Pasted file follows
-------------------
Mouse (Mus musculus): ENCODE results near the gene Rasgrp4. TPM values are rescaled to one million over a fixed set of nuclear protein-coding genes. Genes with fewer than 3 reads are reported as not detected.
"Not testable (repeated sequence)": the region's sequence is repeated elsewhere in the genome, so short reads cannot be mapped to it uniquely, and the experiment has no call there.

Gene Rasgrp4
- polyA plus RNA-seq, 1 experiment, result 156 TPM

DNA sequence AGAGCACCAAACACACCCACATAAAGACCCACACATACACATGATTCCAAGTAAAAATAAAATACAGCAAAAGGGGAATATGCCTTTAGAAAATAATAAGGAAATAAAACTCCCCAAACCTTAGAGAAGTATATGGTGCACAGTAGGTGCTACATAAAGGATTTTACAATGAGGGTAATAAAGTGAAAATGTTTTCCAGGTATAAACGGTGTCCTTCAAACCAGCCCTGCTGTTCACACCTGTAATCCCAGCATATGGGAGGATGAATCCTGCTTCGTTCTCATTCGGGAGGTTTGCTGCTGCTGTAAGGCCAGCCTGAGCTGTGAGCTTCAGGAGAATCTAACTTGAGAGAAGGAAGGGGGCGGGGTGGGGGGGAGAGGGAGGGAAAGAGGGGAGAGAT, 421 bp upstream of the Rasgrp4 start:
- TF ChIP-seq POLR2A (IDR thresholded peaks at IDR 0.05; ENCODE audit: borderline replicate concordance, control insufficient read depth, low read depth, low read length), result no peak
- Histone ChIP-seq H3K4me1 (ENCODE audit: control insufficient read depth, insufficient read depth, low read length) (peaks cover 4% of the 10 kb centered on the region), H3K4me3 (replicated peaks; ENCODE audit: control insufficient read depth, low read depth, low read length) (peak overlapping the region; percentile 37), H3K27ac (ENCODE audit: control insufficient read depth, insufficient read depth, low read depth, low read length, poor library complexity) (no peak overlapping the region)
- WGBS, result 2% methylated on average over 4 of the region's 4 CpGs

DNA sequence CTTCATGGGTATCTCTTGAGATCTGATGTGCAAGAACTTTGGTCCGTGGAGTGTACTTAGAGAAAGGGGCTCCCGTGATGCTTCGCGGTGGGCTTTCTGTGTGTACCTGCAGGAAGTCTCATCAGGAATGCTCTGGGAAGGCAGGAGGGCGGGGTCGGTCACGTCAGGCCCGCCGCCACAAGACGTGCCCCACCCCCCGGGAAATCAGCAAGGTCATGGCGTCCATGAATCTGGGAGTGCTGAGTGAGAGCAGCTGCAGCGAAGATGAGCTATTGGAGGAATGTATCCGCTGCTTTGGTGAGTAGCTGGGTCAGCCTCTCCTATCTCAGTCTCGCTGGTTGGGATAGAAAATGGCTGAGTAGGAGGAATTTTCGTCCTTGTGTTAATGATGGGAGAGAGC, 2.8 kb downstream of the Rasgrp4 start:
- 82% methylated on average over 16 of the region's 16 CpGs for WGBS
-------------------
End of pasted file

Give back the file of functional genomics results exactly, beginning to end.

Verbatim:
Mouse (Mus musculus): ENCODE results near the gene Rasgrp4. TPM values are rescaled to one million over a fixed set of nuclear protein-coding genes. Genes with fewer than 3 reads are reported as not detected.
"Not testable (repeated sequence)": the region's sequence is repeated elsewhere in the genome, so short reads cannot be mapped to it uniquely, and the experiment has no call there.

Gene Rasgrp4
- polyA plus RNA-seq, 1 experiment, result 156 TPM

DNA sequence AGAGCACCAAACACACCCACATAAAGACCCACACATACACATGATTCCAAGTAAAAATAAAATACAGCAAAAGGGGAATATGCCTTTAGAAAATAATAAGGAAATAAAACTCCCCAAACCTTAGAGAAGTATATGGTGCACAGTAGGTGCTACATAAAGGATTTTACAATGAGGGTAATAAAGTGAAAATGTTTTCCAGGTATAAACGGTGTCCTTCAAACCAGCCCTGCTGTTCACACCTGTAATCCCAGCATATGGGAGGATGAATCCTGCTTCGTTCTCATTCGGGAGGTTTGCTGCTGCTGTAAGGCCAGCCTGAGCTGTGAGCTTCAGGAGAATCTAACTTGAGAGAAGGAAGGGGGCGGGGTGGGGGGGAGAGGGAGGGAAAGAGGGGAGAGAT, 421 bp upstream of the Rasgrp4 start:
- TF ChIP-seq POLR2A (IDR thresholded peaks at IDR 0.05; ENCODE audit: borderline replicate concordance, control insufficient read depth, low read depth, low read length), result no peak
- Histone ChIP-seq H3K4me1 (ENCODE audit: control insufficient read depth, insufficient read depth, low read length) (peaks cover 4% of the 10 kb centered on the region), H3K4me3 (replicated peaks; ENCODE audit: control insufficient read depth, low read depth, low read length) (peak overlapping the region; percentile 37), H3K27ac (ENCODE audit: control insufficient read depth, insufficient read depth, low read depth, low read length, poor library complexity) (no peak overlapping the region)
- WGBS, result 2% methylated on average over 4 of the region's 4 CpGs

DNA sequence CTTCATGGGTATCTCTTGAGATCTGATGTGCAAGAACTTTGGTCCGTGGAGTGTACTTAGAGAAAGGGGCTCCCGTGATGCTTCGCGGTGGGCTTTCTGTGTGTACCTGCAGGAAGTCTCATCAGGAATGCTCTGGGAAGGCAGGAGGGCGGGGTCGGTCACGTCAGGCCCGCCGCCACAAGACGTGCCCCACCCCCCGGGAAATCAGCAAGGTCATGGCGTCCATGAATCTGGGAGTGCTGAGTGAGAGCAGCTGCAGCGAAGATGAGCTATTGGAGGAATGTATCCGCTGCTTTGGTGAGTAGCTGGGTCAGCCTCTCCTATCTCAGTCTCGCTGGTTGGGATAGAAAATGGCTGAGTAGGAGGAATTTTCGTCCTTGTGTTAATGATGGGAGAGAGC, 2.8 kb downstream of the Rasgrp4 start:
- 82% methylated on average over 16 of the region's 16 CpGs for WGBS